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Ghost Live at Long Island’s The Paramount


Ghost’s “Cirice” won the Grammy for “Best Metal Performance” in February, but the group has had a sizable cult following here since at least 2013. They played and drew well at Terminal 5 (a 3,000-capacity Hell’s Kitchen venue) last time they were in the area, so it was a little startling to be heading out to The Paramount, which packs out at half that number, on April 15. What the Paramount lacks in size, though, it makes up for in sound and lighting quality; both areas of constant complaint for Terminal 5. The crowd was large, diverse, and incredibly enthusiastic, with many concertgoers in artful skull makeup.


There was exceptional turnout for the opener, psychedelic shredders The Shrine, who have a comfortable and endearing “just your neighborhood nice-young-man headbangers” stage presence. They introduced and contextualized each song in their 30-minute set and had a lot of spunk, smiling beneath their bandanas and curls. Their sound, self-described as “psychedelic violence rock and roll,” is heavy and competent, if a little under-developed. Their best tracks were “What’s Left For Me” and “Nothing Forever.”

Ghost’s set begins with a long lead-in of ominous chanting tracks (Gregorio Allegi’s “Miserere em, Dues” and Jocelyn Pook’s “Masked Ball”) and an overpowering amount of incense. Right when this reviewer began to get impatient and lose consciousness from smoke inhalation the curtain rose, a fully-adorned Papa Emeritus III entered for “Spirit,” and all were immediately transfixed.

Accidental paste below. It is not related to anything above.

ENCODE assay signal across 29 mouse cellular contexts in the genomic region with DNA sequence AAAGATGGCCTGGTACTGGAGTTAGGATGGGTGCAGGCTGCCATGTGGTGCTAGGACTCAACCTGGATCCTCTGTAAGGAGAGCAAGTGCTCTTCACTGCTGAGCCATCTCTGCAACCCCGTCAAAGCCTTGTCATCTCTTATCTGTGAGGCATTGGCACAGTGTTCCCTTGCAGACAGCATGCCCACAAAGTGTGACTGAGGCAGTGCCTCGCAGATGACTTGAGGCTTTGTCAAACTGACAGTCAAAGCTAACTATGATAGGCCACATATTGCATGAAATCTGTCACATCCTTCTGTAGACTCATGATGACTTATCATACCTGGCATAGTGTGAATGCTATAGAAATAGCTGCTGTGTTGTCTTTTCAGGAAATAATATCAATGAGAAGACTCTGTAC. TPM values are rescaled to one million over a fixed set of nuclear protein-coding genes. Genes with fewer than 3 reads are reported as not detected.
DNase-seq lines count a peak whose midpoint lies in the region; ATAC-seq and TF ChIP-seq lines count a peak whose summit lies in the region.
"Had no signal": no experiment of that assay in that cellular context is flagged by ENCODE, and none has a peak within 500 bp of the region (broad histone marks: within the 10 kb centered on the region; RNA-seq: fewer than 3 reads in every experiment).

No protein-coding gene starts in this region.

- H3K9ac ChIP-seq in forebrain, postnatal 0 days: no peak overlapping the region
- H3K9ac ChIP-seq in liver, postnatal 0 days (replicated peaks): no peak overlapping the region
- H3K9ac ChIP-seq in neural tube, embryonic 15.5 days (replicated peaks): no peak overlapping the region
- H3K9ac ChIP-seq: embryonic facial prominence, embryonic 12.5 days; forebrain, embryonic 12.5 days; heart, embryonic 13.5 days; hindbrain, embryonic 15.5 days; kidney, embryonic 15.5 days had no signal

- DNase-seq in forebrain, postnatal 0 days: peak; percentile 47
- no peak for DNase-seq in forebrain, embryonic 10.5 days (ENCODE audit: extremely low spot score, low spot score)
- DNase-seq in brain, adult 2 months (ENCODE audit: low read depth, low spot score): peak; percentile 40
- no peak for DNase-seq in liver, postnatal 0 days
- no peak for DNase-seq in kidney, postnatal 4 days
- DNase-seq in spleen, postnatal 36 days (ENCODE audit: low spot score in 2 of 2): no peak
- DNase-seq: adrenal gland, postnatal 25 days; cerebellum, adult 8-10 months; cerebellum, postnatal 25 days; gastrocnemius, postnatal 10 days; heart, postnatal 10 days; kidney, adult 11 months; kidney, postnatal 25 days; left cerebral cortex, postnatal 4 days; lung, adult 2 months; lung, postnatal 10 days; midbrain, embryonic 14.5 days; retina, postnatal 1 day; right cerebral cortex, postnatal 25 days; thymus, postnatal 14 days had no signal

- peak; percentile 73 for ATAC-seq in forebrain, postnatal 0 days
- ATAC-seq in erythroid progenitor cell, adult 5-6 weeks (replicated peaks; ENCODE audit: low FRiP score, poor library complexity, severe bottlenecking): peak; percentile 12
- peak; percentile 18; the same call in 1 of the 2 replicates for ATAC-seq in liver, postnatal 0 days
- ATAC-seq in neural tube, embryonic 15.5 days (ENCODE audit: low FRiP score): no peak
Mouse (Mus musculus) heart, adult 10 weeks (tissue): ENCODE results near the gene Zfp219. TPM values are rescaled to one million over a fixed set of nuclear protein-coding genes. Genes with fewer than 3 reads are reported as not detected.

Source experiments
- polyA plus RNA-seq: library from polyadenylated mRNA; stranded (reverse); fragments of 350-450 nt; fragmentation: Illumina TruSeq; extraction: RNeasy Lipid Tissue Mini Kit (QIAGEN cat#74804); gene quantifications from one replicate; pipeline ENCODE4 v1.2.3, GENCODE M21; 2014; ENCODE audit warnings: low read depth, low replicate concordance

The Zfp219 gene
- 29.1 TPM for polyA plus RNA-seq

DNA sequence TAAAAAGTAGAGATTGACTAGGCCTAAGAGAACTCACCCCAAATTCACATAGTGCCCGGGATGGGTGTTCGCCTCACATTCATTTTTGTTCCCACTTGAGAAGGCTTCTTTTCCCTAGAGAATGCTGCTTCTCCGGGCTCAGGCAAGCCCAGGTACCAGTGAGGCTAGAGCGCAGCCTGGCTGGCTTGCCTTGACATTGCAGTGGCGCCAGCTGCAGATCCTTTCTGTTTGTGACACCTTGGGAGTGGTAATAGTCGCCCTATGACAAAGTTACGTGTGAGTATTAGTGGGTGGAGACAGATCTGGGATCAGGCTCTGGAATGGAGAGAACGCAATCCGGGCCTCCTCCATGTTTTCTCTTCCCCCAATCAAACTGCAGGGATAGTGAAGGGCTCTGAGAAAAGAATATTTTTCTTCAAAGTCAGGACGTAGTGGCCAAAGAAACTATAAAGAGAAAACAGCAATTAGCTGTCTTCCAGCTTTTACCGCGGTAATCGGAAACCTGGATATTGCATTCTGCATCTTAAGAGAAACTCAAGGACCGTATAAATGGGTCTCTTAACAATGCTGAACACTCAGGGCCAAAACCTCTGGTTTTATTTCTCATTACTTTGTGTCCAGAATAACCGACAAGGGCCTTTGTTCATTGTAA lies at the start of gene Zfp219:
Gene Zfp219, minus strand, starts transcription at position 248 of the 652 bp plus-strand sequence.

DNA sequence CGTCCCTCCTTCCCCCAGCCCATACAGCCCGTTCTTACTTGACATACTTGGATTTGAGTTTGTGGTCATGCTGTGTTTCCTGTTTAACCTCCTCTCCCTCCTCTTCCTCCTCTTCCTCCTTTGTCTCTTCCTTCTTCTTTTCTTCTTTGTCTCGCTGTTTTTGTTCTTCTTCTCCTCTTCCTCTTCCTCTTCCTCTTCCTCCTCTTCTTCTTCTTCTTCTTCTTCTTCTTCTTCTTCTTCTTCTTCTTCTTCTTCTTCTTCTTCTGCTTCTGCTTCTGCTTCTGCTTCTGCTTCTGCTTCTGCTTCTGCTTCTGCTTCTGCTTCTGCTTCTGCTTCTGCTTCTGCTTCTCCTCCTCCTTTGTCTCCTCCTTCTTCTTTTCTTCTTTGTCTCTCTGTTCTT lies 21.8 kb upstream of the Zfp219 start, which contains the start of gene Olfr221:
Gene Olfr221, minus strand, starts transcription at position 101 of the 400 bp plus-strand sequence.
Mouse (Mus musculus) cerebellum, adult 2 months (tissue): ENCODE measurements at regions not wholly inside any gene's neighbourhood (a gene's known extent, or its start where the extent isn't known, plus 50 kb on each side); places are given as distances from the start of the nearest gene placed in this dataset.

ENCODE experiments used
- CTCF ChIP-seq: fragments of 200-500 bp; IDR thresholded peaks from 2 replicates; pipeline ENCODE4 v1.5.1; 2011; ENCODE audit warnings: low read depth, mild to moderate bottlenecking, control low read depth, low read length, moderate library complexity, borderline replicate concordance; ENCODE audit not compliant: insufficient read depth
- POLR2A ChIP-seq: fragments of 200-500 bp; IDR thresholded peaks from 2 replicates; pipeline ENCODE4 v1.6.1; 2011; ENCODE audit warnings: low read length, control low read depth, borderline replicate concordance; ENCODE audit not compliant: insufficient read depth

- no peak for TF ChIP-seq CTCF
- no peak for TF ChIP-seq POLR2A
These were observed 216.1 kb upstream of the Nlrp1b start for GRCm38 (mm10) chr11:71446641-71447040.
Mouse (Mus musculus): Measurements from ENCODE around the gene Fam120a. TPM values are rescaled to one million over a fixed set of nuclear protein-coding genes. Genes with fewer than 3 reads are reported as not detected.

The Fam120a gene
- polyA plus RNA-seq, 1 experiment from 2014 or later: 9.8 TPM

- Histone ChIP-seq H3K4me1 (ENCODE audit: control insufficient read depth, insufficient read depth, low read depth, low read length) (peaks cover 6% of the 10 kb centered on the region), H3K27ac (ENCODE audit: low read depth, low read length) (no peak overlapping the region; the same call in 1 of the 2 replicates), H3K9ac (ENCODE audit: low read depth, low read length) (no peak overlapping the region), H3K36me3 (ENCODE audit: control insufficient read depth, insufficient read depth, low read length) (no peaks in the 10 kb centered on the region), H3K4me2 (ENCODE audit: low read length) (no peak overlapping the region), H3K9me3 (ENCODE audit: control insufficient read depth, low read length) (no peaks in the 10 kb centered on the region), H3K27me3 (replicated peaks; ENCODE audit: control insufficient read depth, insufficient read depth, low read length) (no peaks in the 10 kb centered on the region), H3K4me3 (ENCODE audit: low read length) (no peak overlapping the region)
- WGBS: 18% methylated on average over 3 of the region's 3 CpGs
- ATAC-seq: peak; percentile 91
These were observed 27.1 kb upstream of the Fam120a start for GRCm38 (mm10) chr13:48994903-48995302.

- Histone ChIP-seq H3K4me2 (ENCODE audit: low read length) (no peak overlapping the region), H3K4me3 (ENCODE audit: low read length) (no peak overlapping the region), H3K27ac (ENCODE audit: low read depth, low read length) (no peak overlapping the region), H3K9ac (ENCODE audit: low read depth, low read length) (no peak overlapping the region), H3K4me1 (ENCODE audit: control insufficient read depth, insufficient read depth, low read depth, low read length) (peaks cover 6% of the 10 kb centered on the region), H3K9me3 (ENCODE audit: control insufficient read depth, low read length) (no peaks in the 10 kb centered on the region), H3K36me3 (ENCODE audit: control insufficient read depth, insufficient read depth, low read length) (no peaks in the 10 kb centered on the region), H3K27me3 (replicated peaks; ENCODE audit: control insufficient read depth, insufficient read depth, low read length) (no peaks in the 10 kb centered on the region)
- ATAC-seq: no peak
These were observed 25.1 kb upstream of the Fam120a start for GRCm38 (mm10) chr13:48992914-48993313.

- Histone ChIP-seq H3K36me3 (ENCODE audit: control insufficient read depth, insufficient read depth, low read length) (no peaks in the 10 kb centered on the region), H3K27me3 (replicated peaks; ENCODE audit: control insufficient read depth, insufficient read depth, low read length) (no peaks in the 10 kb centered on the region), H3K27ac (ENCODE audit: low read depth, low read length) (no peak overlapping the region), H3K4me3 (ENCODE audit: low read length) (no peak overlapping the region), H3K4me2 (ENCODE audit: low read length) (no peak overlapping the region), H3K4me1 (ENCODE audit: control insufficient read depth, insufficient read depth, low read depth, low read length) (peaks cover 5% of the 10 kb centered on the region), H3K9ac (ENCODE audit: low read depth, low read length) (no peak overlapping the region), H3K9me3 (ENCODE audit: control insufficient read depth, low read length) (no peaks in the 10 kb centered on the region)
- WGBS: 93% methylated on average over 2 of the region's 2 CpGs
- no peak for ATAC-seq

Their show was divided into two distinct parts: “Spirit,” “From the Pinnacle to the Pit,” “Stand by Him,” “Con Clavi Con Dio,” “Per Aspera ad Inferi,” “Body and Blood” were pure doom and deliciously blasphemous Catholic japes. Around the time they started “Cirice,” Emeritus III shucked his Papal robes and laid aside the scepter, switching gears for a more playful second act. Forsaking the sweeping gestures and menacing gaze of the first half, Emeritus III danced suggestively, blew kisses and even engaged in some flamenco over the course of “Year Zero,” “He Is,” and “Absolution.”


For a band with a reputation for the mysterious, Ghost were engaging and interactive, and had a very approachable air, even going so far as to gently remind the crowd to behave. There were several funny moments, such as when the Nameless Ghouls went acoustic, sitting on the edge of the risers and swinging their legs in unison for a cover of Roky Erickson’s “If You Have Ghosts.”

To say that Ghost’s performance was theatrical would seem trite and obvious, but it’s the most appropriate adjective. A less expressive group, or one that took itself too seriously, would be utterly unable to pull off their schtick with any dignity. Emeritus III and the Nameless Ghouls provoked nearly 1,500 people in Long Island to chant “Lucifer” in unison, to laugh at themselves for it, and then to agree to “group orgasm” in the form of their traditional closing track, “Monstrance Clock” in the same 90 minutes, all with a wink, a nudge and a poke from an upside-down cross. Now that’s owning a room.

—Blair Hopkins

The Shrine


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